• Almagre Mountain: This hike offers a shorter, less-crowded hike above timberline than its neighbor Pikes Peak to the north. This is the only other peak in the Colorado Springs skyline that rises above timberline. Start on Forest Service Road 376, reached via Old Stage Road. Park near the closed Colorado Springs Utilities gate and follow a Jeep road east for less than a mile. Look for a faint, unmarked trail to the left. Follow this “trail” – it may disappear. Just continue uphill and heading gradually right, to a break in a fence. The trail becomes better here, climbing above the South Slope area. Stop and enjoy this view of Pikes Peak and the reservoirs, a view not many people get to experience. Follow the western shore of Stratton Reservoir to an old road heading north. Continue for a mile to the summit, with a birds-eye view of the city and Pikes Peak.
  • The Triple Crown of Fourteeners: The mountains west of Alma offer a unique alpine experience, where hikers can summit three 14,000-foot peaks in a half-day hike. Cars can drive to Kite Lake at 12,000 feet, where there’s a small campground. From there, it’s seven miles and 3,700 feet of climbing as hikers tackle Mounts Democrat, Lincoln and Bross. Hikers also cross over the summit of Mount Cameron, but it’s not separated enough from its neighbors to technically be considered a fourteener. The trail makes a loop that returns down Bross’s steep, loose slopes to the lake.
  • McCurdy Park Trail: Day hikers can nip at the edges of Lost Creek Wilderness, but for most it takes an overnight backpacking trip to penetrate its depths. This trail is reachable only by other trails, Goose Creek from the east, Brookside-McCurdy from the west, and it passes through the remote heart of this wilderness. Lost Creek disappears and reappears under mountains. Massive rock structures form imitations of life. Amazing backcountry campsites abound. Several multi-day loop hikes can be done in conjunction with this trail.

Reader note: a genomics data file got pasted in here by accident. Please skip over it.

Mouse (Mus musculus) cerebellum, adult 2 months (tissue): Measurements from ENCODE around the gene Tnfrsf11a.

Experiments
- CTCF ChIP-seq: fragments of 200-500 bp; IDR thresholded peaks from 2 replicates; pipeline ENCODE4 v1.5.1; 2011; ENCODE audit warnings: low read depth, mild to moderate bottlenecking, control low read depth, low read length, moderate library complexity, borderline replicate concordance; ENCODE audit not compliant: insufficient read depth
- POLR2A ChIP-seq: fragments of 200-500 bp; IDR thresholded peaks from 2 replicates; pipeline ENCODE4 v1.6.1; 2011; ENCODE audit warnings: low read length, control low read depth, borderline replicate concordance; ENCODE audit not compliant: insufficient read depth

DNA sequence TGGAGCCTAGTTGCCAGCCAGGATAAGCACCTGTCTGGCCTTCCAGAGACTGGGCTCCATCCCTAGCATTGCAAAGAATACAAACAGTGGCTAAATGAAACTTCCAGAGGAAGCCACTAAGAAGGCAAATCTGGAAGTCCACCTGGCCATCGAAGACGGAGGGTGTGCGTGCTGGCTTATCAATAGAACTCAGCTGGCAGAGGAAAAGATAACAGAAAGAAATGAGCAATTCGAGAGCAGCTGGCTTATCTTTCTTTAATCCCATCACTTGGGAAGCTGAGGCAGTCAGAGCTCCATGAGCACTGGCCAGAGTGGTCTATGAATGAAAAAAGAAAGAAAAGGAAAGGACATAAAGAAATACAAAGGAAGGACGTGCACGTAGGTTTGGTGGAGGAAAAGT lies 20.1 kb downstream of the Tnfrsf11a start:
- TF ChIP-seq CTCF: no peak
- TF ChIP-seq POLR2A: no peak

• Fishing

  • Eleven Mile Canyon: This recreation area requires a $6 per-vehicle entrance fee, but anglers gladly pay it. The twisting canyon is below the dam of Eleven Mile Reservoir and offers great fishing and scenic campsites.
  • Scenic Drives

  • Pikes Peak Highway: No visit to the Pikes Peak region is complete without standing on the summit. The Pikes Peak Highway is a paved road that runs to the summit, where there’s a gift shop and restaurant. Don’t forget to have a donut. The highway is open year-round but often closed halfway up for long periods in winter due to snow.
  • Winter Sports

    This National Forest has no ski area, and much of it is too low to hold consistent snow, but winter sports enthusiasts can still enjoy it. The Crags area on the west side of Pikes Peak offers scenic snowshoeing, and in spring skiers take runs off the Pikes Peak Highway above Glen Cove. Otherwise you need to look farther west. The Boreas Pass Road offers great skiing to a cabin, the Section House, with reserveable bunks in winter. Elsewhere, the snow-covered slopes on either side of Hoosier Pass offer reliable snow for sledding and skiing.

    Recommended season(s): Year-round.

    —R. Scott Rappold